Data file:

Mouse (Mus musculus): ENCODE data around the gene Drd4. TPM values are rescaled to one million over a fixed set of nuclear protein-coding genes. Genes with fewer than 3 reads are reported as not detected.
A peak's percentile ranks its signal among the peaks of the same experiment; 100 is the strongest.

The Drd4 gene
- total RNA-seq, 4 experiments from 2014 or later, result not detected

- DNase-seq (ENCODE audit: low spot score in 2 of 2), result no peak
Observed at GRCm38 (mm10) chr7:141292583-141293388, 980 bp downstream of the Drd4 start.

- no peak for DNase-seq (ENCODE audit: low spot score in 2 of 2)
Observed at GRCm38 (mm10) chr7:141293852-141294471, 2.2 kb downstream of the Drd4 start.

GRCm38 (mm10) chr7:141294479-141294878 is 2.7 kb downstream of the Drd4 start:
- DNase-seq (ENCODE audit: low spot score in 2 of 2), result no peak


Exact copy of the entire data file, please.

Mouse (Mus musculus): ENCODE data around the gene Drd4. TPM values are rescaled to one million over a fixed set of nuclear protein-coding genes. Genes with fewer than 3 reads are reported as not detected.
A peak's percentile ranks its signal among the peaks of the same experiment; 100 is the strongest.

The Drd4 gene
- total RNA-seq, 4 experiments from 2014 or later, result not detected

- DNase-seq (ENCODE audit: low spot score in 2 of 2), result no peak
Observed at GRCm38 (mm10) chr7:141292583-141293388, 980 bp downstream of the Drd4 start.

- no peak for DNase-seq (ENCODE audit: low spot score in 2 of 2)
Observed at GRCm38 (mm10) chr7:141293852-141294471, 2.2 kb downstream of the Drd4 start.

GRCm38 (mm10) chr7:141294479-141294878 is 2.7 kb downstream of the Drd4 start:
- DNase-seq (ENCODE audit: low spot score in 2 of 2), result no peak